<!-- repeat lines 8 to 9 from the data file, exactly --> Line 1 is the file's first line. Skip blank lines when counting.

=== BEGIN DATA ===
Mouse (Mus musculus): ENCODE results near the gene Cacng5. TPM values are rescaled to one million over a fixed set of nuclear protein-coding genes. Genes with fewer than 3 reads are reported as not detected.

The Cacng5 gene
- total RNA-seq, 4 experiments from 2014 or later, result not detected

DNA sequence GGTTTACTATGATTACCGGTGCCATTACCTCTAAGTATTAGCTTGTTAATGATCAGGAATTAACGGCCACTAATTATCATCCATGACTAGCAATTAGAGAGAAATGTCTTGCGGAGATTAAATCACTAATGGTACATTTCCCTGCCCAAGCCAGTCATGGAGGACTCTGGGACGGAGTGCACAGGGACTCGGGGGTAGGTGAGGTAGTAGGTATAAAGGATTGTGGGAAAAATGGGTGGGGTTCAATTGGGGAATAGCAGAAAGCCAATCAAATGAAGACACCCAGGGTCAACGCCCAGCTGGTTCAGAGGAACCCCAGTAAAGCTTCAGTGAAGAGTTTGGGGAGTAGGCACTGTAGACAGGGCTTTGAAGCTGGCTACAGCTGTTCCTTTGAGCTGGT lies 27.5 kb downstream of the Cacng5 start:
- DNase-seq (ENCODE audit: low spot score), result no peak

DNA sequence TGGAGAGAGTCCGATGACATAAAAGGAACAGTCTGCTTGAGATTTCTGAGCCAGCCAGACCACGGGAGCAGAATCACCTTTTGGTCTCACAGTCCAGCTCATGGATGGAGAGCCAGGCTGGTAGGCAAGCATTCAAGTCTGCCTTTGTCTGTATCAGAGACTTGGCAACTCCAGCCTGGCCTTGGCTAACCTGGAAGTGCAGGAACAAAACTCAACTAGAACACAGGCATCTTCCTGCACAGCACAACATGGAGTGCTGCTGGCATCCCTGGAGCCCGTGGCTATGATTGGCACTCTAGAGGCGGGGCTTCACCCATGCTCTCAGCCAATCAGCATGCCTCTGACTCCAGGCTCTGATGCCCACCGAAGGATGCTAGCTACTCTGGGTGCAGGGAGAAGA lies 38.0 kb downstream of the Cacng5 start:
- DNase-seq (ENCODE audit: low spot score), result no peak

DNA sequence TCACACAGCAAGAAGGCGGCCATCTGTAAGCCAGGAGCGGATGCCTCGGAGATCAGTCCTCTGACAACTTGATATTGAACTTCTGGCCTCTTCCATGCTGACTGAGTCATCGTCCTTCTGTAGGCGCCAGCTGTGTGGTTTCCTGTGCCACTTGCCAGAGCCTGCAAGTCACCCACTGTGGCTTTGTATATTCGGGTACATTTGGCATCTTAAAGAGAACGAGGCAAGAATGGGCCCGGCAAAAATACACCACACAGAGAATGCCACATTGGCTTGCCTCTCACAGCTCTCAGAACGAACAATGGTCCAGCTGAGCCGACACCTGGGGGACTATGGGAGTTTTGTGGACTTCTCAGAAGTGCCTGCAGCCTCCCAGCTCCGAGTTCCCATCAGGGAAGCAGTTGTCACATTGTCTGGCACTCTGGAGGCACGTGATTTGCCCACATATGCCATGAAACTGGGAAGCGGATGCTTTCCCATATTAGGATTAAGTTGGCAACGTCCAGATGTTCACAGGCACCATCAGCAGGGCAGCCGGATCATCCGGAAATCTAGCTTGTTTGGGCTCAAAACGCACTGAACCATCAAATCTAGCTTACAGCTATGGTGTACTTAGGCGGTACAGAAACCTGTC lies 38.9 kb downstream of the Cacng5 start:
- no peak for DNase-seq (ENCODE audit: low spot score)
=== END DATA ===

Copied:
DNA sequence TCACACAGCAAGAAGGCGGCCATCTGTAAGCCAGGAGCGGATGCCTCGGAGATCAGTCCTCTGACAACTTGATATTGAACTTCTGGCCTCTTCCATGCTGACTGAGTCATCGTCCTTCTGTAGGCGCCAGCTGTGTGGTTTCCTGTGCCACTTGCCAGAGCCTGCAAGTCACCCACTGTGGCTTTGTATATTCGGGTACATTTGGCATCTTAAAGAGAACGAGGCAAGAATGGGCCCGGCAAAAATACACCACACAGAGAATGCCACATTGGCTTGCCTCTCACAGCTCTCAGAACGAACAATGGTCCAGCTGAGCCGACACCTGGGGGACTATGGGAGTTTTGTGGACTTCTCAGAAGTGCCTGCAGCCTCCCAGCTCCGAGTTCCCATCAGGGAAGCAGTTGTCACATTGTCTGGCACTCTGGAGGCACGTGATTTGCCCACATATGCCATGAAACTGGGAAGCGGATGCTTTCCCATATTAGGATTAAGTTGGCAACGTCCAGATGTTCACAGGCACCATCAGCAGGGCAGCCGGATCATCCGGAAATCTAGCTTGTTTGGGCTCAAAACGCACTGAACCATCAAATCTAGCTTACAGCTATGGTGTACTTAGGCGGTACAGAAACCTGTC lies 38.9 kb downstream of the Cacng5 start:
- no peak for DNase-seq (ENCODE audit: low spot score)